Facebook may be reeling from a string of privacy disasters, but in terms of sheer usage, the social network continues to be unstoppable in its quest for growth. And in its latest earnings report, the company has revealed that it’s happy to throw money at anything that stands in its way.
For the quarter ending March 2019, Facebook said it reached 2.38 billion monthly users and 1.56 billion daily active users, pulling over $15.08 billion in revenue. That’s a 26 percent increase YoY, indicating that Facebook still has a chance to grow its user base in these difficult times.
The Washington Post had reported earlier this February that Facebook and FTC were negotiating a “multi-billion dollar fine” to settle charges concerning the social media giant’s privacy practices.” To that end, Facebook said it has set aside a whopping $3 billion to pay out as fines as and when necessary.
A year ago, the company invited flak for not doing enough to protect its users’ data from being harvested without consent by Cambridge Analytica, a now-defunct British political consulting firm that used the information to build voter profiles for the Trump campaign.
Then there was the data breach last September which left personal information of nearly 50 million users exposed after attackers exploited a feature in Facebook‘s code to gain access to user accounts.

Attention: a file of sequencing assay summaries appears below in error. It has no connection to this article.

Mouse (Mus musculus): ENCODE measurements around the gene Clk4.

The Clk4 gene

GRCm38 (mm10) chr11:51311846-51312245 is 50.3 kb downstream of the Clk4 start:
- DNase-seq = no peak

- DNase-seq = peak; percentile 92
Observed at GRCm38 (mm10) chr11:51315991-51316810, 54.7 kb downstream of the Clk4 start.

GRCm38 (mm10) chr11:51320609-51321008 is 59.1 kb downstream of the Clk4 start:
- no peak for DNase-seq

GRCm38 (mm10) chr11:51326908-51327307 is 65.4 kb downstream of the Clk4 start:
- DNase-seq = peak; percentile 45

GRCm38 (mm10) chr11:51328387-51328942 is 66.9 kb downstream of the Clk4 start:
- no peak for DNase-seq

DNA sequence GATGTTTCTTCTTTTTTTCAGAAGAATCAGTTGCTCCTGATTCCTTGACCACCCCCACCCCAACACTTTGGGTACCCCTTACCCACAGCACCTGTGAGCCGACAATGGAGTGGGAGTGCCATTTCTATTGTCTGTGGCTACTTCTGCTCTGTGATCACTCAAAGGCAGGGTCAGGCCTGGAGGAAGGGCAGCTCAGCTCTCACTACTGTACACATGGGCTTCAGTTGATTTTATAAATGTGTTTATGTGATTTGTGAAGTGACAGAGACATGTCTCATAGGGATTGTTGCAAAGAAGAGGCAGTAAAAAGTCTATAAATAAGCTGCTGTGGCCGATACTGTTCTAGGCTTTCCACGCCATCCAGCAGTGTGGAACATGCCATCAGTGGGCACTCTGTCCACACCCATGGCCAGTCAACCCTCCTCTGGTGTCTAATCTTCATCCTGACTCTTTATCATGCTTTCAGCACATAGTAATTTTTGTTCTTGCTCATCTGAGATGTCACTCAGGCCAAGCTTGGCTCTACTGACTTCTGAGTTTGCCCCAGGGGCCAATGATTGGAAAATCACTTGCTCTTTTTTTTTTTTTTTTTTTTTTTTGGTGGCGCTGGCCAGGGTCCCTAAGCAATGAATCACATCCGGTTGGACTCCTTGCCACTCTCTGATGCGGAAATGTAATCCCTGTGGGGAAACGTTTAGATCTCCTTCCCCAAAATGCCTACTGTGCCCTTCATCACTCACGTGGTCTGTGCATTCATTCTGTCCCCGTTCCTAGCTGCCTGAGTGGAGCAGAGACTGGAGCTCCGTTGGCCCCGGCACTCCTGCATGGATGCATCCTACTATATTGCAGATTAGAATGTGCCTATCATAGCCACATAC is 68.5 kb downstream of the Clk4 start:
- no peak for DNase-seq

Facebook has been buffeted by one scandal after another, but the company’s growth-at-all-costs mantra seems to be paying off. Nor does Wall Street appear to care too much. Not only has it largely shrugged off the avalanche of bad press that has come its way, Facebook‘s stock climbed 5 percent in after-hours trading.
How does that happen? Well, it did have healthy figures to show off in its report. Although Facebook’s user growth in geographical regions like the U.S., Canada and Europe have more or less plateaued, it reported significantly large gains in Asia-Pacific and elsewhere, indicating there is still potential for adding new users in several untapped markets.
That Facebook has chosen to earmark close to $3 billion to settle its privacy violations even as it continues to post record profits is symptomatic of a larger trend that has ailed big tech. It has been shown again and again that it’s far cheaper for companies like Facebook, even with large financial penalties, to invest less in security and simply apologize and brazenly accept a fine when things go wrong.
Last July, when Google was fined a hefty $5.1 billion by the European Commission for abusing its dominance in the smartphone market to favor its own services, the search giant hardly felt it. Google, in fact, not only aborbed the penalty, but also made $3.2 billion in profits.
The lack of consequences only goes on to show that even record-setting fines would have barely any impact on Facebook. If anything, it will be business as usual.
These companies are called monopolies for a reason. They are simply too big and ubiquitous to fail, and even when they do so, they can pick up right from where they left off, with little or no cost to their bottom lines.